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July 5, 2020
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New York Post

Inside the search for 16th-century Irish chieftain’s bones in Spain

NYPost
Archaeologists in Spain are continuing their hunt for the bones of “Red Hugh,” a 16th-century Irish chieftain who is said to be buried in the city of Valladolid. Red Hugh O’Donnell fought English rule in Ireland and died in exile. He was in Valladolid, then the capital of Spain, when......
History

Was Philip of Macedon Even Greater Than His Son Alexander?

Smithsonian
I drive on a dirt road in Northern Greece through the ruins and spectral presence of a once-great city. Behind it, cloud shadows move across steep, forested mountains. Small birds dart from bushes. Wind combs the grass. Chunks of limestone, quarried more than 23 centuries ago, protrude from the earth.......
History

Bones Tell the Tale of a Maya Settlement | At the Smithsonian

Smithsonian
The jungle isn’t kind to bones. Acidic soils and warm temperatures often accelerate the rate of decay compared to cooler places, rapidly erasing the organic signatures of the organisms that lived in these lush places. But it’s difficult to entirely erase a shell or bone. Fragments can remain for thousands......
History

25,000-Year-Old Building Made of 60 Mammoths | Science

Smithsonian
A jaw-dropping example of Ice Age architecture has been unearthed on Russia’s forest steppe: a huge, circular structure built with the bones of at least 60 woolly mammoths. But exactly why hunter-gatherers enduring the frigid realities of life 25,000 years ago would construct the 40-foot diameter building is a fascinating......
History

Angkor Wat Owes Its Existence to Catastrophe | History

Smithsonian
The empire controlled much of mainland Southeast Asia by the beginning of the 10th century A.D., but unclear rules of succession combined with a complicated web of royal family intermarriages led to a crisis. Jayavarman IV, a grandson of a previous king, contested the rule of the leaders in Angkor,......
History

A Shipwreck Off Florida’s Coast Pits Archaeologists Against Treasure Hunters | History

Smithsonian
This article is from Hakai Magazine, an online publication about science and society in coastal ecosystems. Read more stories like this at hakaimagazine.com. Most visitors come to Cape Canaveral, on the northeast coast of Florida, for the tourist attractions. It’s home to the second-busiest cruise ship port in the world......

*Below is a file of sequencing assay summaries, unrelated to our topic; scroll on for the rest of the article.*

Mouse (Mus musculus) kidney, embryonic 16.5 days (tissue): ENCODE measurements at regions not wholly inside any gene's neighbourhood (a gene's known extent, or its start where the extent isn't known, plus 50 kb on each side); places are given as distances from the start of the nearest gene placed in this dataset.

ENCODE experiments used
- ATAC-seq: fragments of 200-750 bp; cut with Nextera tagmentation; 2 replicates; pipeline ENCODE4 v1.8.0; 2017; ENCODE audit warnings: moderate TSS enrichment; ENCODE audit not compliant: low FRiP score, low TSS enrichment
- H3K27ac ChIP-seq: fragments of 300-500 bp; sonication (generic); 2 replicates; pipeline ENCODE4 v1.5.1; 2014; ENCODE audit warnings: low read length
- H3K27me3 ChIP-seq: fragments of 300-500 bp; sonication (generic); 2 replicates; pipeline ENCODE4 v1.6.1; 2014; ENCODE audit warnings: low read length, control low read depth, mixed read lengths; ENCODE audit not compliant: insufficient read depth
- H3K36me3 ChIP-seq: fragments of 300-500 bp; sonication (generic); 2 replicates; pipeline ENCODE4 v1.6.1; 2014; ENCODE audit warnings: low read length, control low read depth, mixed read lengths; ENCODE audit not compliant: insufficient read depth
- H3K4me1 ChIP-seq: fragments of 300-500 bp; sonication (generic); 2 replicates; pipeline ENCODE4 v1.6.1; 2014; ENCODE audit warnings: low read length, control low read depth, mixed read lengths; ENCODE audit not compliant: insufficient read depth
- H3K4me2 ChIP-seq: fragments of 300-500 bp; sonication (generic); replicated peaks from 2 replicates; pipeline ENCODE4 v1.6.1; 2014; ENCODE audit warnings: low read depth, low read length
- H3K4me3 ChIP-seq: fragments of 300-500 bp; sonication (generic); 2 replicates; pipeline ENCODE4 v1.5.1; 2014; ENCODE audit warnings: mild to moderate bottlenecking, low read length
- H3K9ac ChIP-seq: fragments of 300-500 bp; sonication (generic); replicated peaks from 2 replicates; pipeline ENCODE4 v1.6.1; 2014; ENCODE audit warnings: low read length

History

Twelve Fascinating Finds Revealed in 2019 | History

Smithsonian
Few topics manage to unite the masses quite like the macabre, the unexpected and the indisputably astonishing. Luckily, 2019 offered up all of these qualities in plenty: Significant discoveries of the year spanned disciplines, time, geographic locations and cultures. Some were first unearthed years ago but only documented now; others......
History

Archaeologists Are Unearthing the Stories of the Past Faster Than Ever Before | Science

Smithsonian
In 1924, a 3-year-old child’s skull found in South Africa forever changed how people think about human origins. The Taung Child, our first encounter with an ancient group of proto-humans or hominins called australopithecines, was a turning point in the study of human evolution. This discovery shifted the focus of......
History

Church Unearthed in Ethiopia Rewrites the History of Christianity in Africa | History

Smithsonian
In the dusty highlands of northern Ethiopia, a team of archaeologists recently uncovered the oldest known Christian church in sub-Saharan Africa, a find that promises to shed new light on one of the Old World’s most enigmatic kingdoms—and its surprisingly early conversion to Christianity. An international assemblage of scientists discovered......
History

Archaeologists Race to Preserve Artifacts as the Ice Melts in Mongolia | Science

Smithsonian
Ice melt due to climate change is a blessing and a curse for archaeologists. Retreating ice and snow can reveal amazingly preserved textiles, hides, wooden tools and even mummies that have been hidden for hundreds or thousands of years. But once these treasures are exposed, the clock starts ticking for......
History

What a Warrior’s Lost Toolkit Says About the Oldest Known Battle in Europe | History

Smithsonian
A little more than three millennia ago, hundreds, maybe thousands, of warriors using clubs, swords and arrows clashed along the marshy banks of the Tollense River on Germany’s Baltic coast, staining the grounds with blood. On what may be the oldest battlefield in Europe, archaeologists have been uncovering remains and......
History

A Warming Climate Threatens Archaeological Sites in Greenland | Science

Smithsonian
In Norse mythology, there are many myths that once known, are now lost. But the Norse, of course, left behind more than their tales. They also left behind their things and, in places like Anavik, on the western coast of Greenland, their dead. And long before Vikings came to Greenland,......
History

This Centuries-Old Geoduck Shell May Rewrite the Rules About Who Can Harvest the Fancy Clam | Science

Smithsonian
Whatever Hollywood may have led people to believe about the glamor and intrigue of archaeology, in practice it is a slow science. A sliver of brown bone emerges over days as dirt and stones are gently brushed away. A tiny white bead hidden among thousands of other fragments appears only......
History

When Ancient DNA Gets Politicized | History

Smithsonian
With a string of three tweets, ten ancient skeletons became geopolitical pawns. Last weekend, Prime Minister of Israel Benjamin Netanyahu, or whoever in his administration operates his Twitter account, tweeted about a new study that had been published in the journal Science Advances and covered widely in the media, including......

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